After everyone has recited their transformation, one of the dancers verbalises what we are all thinking: this exercise, it’s like group therapy almost.


Do we think transformations as necessarily having a before and after? Or are ‘transformative’ events usually more suspended in time? This becomes the defining conundrum of the day, around which all others necessarily revolve. I keep returning to how Joseph kept self-correcting as he read his transformation. Remembering is fluid, and so are writing and reciting. How do we express the act of reflecting, that fluidity, in movement? What rituals, and which details, might make very personal reflections into something collective?


The next step in Lee’s exercise is a more challenging one. The dancers are to recite isolated lines from their transformative texts at random, all at the same time, creating a collective rhythm in which their narratives collide and complement each other. They gradually begin to seem to tune into one another.

“We call it group therapy.” 

“Dwishe bod yn geffyl” – I want to be a horse.

“Why does this keep happening to me?” 

“It just felt right.” 

“I was standing stage right.”

“Forgetting is definitely not an option.”

“What a waste of life.”

These phrases, birthed in different languages and from very different contexts, begin to assume the character of a large abstract narrative, an obscure sound essay on the many different voices of transformation, a choose-your-own-adventure story, perhaps.

Someone interrupts the vocal collage to ask: Is transformation always poetic? What does (or how would) non-poetic transformation look and feel like? Nobody has the answer.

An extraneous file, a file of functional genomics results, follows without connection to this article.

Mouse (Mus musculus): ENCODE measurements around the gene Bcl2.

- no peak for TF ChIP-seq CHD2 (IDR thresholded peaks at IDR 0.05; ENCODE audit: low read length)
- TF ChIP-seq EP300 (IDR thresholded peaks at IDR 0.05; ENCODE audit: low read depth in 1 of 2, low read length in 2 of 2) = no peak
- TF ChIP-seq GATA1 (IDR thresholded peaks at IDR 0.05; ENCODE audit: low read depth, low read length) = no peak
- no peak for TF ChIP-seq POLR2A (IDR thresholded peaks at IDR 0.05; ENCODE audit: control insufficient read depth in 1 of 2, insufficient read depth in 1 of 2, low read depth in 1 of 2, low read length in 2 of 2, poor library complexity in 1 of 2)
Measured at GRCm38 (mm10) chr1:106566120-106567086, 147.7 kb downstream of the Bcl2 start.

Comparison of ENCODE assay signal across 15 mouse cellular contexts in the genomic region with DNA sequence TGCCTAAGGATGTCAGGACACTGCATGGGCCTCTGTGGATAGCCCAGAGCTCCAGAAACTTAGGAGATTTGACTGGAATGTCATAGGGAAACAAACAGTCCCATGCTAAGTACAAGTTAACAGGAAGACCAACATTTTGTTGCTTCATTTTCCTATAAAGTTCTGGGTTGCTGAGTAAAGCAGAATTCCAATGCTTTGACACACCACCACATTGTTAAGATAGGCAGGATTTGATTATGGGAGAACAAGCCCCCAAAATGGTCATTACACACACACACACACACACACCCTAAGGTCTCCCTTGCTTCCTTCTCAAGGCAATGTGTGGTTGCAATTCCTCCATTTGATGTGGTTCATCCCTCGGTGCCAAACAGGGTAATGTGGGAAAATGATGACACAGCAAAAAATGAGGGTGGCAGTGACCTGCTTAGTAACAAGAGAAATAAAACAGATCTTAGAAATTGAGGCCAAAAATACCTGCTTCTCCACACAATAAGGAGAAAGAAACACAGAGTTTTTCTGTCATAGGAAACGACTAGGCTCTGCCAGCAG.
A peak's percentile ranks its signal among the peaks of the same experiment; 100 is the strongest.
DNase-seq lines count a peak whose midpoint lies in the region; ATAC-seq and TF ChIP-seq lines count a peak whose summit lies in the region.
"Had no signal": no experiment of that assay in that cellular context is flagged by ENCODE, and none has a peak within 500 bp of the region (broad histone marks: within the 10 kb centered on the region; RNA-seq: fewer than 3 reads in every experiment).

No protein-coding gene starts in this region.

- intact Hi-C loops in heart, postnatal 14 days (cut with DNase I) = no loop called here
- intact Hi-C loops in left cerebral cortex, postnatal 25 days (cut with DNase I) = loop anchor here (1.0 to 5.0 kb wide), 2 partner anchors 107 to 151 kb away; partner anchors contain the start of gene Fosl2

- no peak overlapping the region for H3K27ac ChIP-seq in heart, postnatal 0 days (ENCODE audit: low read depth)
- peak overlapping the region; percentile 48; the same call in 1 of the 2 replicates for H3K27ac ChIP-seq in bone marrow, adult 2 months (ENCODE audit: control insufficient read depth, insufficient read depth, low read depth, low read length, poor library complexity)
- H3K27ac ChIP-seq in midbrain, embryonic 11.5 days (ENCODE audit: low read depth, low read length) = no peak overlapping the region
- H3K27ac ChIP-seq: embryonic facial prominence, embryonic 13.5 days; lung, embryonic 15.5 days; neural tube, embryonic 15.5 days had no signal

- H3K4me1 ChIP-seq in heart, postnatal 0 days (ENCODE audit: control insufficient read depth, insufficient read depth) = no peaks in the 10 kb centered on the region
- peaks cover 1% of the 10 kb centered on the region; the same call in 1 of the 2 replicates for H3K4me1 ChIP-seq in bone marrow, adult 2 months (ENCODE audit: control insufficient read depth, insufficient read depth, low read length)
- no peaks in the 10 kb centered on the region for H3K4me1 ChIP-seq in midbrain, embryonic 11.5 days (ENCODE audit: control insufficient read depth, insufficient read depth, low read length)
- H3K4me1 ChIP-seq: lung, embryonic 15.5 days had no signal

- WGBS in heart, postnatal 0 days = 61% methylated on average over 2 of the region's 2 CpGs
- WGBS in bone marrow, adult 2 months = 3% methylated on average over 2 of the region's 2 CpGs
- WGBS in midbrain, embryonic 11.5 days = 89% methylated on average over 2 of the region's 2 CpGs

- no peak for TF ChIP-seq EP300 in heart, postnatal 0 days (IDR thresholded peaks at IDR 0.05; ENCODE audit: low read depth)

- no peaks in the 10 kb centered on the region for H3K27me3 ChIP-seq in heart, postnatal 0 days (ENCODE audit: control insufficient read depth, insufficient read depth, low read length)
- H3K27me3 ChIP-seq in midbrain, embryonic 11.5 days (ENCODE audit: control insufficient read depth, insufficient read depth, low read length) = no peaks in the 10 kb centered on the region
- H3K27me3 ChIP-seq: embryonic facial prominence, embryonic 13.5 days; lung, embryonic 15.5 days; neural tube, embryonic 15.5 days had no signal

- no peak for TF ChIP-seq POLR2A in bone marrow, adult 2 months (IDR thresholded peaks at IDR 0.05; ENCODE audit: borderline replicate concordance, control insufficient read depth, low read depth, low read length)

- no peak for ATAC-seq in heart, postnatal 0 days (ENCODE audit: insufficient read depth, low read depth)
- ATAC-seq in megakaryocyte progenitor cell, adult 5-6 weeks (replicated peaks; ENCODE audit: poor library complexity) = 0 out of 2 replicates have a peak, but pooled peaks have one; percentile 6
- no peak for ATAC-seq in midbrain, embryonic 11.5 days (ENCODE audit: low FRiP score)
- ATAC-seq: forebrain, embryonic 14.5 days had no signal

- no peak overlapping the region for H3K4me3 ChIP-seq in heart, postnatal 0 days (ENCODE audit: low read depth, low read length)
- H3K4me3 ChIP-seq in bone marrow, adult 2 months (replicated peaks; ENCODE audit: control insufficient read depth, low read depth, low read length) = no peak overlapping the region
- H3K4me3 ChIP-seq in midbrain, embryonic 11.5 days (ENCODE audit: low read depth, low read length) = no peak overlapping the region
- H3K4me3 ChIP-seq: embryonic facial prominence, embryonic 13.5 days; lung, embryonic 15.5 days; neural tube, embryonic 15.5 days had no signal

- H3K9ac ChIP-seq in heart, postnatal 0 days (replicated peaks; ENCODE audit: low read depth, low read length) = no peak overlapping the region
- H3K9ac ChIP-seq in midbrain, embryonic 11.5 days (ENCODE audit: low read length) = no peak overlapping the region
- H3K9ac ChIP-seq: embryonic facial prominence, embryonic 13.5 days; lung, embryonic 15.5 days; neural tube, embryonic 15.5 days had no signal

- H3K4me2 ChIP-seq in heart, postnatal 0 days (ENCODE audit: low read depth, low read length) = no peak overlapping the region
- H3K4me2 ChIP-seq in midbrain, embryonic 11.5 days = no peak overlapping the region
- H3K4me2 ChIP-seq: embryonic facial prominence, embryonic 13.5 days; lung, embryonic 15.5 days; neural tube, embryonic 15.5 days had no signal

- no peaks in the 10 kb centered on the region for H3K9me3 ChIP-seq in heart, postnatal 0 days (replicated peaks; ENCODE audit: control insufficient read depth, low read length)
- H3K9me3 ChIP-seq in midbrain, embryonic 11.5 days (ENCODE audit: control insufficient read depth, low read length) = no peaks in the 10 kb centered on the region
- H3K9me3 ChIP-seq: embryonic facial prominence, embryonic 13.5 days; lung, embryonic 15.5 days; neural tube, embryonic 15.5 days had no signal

After my first day with ICoDaCo, snippets of speech from the group voice exercise ring around my head like a stream of nonsense consciousness:

“From outside, there is one noticeable transformation.”

“Sai’n cofio beth wedes i.” – I can’t remember what it was I said.

“I tried to find respect.”

I was struck then – and the sensation lingered – by how easily these alternately profound and life-altering and disturbing recollections were rendered sort of banal through endless repetition, the phrases weaved among one another in so many ways as to make their meanings, well, meaningless.

The transformations the collaborators addressed were all very different, but some pertinent themes appeared in all of them. The voice-collage exercise, in particular, appeared to emphasise the strange continuities in these very different narratives. Almost all the dancers’ transformations addressed an element of being lost – and most of them contained an element of transformation in the sense of wanting to be someone else. Someone uses the phrase “different losts,” a method of making sense of the chaotic disorientation to which Lee’s task gave way.

What better phrase to describe the challenge, the awkwardness, the joy, of trying to evoke transformation in collective movement – or of the act of collaboration itself. We are always in the process of navigating the “different losts” which dictate our lives and creative outputs. Through the kind of collaboration which ICoDaCo enacts, we tread paths that, if they might not show us ways of being less lost, might at least guide us in making those different losts into something beautiful; perhaps, even, something transformative.

Dylan Huw